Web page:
- General UI Nastiness - There are a lot of features, scattered all over. Trying to edit an image though means that you get this new window opening up, but on each new restart of the app, this window will be far too small (i.e. it's always a narrow 300-400 px high window, 900-px wide, and with the image displayed tiny in the middle. And that's not to mention the confusing nature of trying to update settings of tools...  Also nasty is the fact that all the tooltips only have light-on-light text, making them impossible to read (it's worse that despite several theme styles, there is no way to fix specifically the colours there!)
 - General Slowness - For the record, this doesn't seem to be just a problem with the Windows build, but with the flagship Linux builds too!  This app is just all round slow and sluggish to respond to inputs. A click is often undetected/unhandled for a second or two, even for UI components. All in all, it reeks of really bad UI event programming - like they're doing heaving lifting computations in the MAIN UI THREAD!!! It's atrocious!

But, at least it contains all of the powerful tools in one package (assuming you can access them, and put up with the bugs to get some use out of them)!

2) PT Photo Editor
This one popped up in one thread at some point, and I decided to give it a quick go. Here's my verdict from playing around with it for a few minutes so far:
   - First, the general UI stuff (widgets, styling, placement) is generally ok, and quite novel in some ways. On that level, it seems to work fine enough.
   - The image editing options for adjusting exposure (in the ways I'm talking about) though leave a bit to be desired. In particular, the "Fill Light" doesn't work that great IMO, while the inverted "Shadow" slider direction was driving me crazy.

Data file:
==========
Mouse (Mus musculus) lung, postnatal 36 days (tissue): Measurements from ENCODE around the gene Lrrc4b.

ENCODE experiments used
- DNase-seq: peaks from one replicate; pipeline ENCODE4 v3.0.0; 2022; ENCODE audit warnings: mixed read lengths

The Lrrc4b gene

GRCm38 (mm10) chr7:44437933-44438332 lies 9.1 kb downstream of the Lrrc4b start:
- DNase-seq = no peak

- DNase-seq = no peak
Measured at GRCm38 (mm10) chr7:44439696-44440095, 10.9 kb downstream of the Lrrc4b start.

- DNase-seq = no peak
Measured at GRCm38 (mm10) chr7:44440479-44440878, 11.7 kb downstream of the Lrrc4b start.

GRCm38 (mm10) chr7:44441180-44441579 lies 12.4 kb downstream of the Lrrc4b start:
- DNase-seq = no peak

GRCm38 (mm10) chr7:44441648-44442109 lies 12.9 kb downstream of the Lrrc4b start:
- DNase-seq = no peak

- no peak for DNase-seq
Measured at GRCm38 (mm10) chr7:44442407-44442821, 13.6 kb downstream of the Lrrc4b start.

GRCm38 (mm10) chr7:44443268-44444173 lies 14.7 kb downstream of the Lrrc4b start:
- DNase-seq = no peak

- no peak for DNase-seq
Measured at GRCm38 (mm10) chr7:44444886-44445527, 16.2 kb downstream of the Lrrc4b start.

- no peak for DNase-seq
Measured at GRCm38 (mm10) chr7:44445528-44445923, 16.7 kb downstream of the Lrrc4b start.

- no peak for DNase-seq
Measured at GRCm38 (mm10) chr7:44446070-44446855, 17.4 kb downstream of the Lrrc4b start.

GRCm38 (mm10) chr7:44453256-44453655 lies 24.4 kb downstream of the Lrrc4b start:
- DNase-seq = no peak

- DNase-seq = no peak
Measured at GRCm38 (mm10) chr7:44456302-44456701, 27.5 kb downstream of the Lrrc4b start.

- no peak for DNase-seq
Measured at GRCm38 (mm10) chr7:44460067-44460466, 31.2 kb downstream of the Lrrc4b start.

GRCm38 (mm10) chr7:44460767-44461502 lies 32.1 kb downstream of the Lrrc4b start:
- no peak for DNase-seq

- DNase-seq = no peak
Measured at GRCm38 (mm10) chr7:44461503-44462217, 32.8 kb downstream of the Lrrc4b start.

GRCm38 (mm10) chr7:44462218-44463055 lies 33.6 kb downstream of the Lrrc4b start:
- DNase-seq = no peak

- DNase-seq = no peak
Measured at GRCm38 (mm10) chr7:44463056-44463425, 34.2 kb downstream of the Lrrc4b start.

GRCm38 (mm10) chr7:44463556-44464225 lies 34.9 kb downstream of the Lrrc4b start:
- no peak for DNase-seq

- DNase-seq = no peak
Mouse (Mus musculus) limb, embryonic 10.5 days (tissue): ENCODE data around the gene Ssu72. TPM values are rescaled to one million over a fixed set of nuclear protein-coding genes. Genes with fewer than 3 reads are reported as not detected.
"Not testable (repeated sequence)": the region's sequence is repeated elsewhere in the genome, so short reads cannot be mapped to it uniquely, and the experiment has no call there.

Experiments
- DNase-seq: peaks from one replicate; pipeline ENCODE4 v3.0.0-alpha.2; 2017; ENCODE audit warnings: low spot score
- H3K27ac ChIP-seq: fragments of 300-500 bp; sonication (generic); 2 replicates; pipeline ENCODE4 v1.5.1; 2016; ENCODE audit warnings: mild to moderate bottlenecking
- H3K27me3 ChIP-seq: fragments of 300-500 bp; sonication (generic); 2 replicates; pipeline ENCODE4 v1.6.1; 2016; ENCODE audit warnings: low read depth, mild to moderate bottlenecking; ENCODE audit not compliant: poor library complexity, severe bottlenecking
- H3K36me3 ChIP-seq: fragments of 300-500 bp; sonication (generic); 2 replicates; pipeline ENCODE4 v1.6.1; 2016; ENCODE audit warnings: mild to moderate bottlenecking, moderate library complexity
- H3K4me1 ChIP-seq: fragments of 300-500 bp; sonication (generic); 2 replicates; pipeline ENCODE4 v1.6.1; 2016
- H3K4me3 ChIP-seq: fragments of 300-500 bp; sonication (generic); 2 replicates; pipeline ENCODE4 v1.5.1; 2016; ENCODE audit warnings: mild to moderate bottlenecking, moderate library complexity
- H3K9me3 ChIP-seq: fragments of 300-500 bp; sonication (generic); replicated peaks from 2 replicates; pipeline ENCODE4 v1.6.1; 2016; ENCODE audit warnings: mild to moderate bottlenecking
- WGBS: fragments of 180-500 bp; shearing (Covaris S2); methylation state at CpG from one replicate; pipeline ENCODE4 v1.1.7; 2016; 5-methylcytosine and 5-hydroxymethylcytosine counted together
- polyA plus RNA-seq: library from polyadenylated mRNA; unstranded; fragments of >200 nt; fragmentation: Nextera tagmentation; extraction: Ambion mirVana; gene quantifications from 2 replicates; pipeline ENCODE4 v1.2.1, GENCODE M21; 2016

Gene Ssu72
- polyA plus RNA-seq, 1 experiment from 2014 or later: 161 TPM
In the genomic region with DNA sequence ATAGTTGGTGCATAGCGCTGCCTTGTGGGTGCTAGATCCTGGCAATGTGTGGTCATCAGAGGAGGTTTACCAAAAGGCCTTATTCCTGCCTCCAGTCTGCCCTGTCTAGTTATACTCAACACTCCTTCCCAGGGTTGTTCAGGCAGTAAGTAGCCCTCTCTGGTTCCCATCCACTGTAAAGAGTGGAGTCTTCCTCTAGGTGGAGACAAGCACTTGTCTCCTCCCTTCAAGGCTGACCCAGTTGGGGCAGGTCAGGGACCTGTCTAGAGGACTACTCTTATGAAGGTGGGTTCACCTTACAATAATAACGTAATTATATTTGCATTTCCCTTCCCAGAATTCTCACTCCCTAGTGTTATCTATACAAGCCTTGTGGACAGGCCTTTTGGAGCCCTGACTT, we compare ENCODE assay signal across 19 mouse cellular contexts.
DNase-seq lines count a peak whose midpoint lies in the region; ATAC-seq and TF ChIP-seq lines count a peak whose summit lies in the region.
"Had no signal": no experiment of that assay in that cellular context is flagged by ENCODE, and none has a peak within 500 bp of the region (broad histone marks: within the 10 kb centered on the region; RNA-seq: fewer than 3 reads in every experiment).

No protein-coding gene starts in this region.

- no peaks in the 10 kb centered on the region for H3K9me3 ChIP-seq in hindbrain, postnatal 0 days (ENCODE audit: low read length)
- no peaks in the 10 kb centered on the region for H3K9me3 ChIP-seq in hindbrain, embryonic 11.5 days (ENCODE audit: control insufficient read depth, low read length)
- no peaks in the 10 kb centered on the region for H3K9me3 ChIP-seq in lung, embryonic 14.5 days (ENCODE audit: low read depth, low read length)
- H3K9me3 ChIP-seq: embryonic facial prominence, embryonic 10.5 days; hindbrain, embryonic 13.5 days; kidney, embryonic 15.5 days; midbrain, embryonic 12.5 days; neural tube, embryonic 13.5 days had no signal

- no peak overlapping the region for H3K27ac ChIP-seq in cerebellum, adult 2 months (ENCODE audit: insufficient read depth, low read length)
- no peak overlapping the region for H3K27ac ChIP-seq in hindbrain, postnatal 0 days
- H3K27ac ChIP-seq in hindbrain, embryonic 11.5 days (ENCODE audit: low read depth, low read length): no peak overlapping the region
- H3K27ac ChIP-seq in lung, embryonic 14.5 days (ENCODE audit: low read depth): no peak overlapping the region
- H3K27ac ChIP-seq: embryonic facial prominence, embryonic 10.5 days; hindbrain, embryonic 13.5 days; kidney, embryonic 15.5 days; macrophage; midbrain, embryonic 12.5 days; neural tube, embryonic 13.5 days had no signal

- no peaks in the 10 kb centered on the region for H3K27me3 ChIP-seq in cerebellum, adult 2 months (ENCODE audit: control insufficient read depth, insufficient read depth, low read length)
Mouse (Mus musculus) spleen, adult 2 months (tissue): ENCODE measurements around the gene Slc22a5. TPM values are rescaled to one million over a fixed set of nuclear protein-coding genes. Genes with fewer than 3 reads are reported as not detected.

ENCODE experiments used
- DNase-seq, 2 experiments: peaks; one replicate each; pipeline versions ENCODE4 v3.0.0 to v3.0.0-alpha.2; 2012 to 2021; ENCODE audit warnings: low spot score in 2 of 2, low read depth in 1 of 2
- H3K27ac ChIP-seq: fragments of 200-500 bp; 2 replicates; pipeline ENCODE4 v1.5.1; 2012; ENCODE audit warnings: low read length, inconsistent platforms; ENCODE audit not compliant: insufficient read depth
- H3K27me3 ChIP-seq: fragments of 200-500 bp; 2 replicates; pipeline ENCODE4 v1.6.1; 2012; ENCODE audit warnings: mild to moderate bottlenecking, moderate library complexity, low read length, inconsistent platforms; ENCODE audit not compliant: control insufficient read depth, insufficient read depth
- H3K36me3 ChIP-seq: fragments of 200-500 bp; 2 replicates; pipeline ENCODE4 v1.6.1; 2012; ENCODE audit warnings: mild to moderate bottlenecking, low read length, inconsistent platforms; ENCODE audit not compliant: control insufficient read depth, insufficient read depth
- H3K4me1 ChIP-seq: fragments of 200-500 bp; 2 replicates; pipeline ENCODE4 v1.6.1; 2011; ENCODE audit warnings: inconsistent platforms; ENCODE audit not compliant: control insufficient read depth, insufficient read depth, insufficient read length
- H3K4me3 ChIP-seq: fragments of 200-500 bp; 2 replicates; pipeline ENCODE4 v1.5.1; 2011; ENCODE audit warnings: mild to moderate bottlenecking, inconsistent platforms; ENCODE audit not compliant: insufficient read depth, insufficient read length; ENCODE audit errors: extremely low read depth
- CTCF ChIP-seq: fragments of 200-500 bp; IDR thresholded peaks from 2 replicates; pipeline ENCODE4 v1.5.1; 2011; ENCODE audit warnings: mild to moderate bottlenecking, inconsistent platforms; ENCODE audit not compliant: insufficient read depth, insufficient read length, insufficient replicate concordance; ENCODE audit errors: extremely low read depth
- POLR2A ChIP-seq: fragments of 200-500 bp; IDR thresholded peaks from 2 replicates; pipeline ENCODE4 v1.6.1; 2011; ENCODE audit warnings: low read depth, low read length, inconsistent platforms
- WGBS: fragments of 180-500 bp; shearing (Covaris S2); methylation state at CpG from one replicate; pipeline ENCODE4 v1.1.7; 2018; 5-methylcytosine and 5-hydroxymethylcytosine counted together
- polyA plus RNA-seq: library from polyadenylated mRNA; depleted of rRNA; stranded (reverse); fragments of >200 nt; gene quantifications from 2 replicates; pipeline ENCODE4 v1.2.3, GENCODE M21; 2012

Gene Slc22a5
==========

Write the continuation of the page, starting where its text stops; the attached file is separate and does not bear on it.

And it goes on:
- Perhaps the real deal breaker here is that horrid, horrid way of browsing through your photo collection. It's a single-row strip across the bottom of the screen, which requires you to double click to navigate in and out of each folder, and to view different images.
  - It's made worse by the fact that this app uses a destructive workflow (it prompts you to save edits made, before allowing you to switch images!)


3) Darktable
I haven't been able to try this one again yet. Which is a pity, as I'd briefly played around with it on Linux and been quite impressed at the time (despite a critical bug at the time which made it unfeasible, and not having that big a collection to try with it).

At least from their documentation and gallery and other materials, they've got some really good stuff going on here...

The downside is that they have a rather hostile position towards Windows (and to a lesser extent, to MacOSX, from what I could tell). As it stands, the lead developer's stance towards even admitting that the thing can be compiled and run on/for Windows (and of providing a well documented way of trying to do it) is rather hostile.

From a quality-control/tracker triage management perspective, I do understand the distaste for providing "official" builds if they're not going to be able to properly maintain/support it. But, that is also not quite an excuse for not accepting/allowing any Windows builds to show up on their site at all - even if they are labelled as strictly unsupported/experimental things, and that they may be several version out of date if no-one steps up to the plate to provide new builds that are supported.

In the meantime, I'll only be able to report back on this after rebuilding a VM to run it in. After my last one got hosed by a combination of Windows Updates + an ill-advised "apt-get dist update" to try and fix the blasted sound + internet troubles post WU + VBox Update + Buggy VM Functioning... I'll have to start all over from scratch there before I can do anything about it

4) Lightroom
It looks like if all else fails, I'll have to try and secure a standalone copy of this thing if I can, and get used to tolerating it... Maybe there will be some good stuff there (heaps of people use it, so there must be some worth), but, gah!  It doesn't really work like I'd like it to!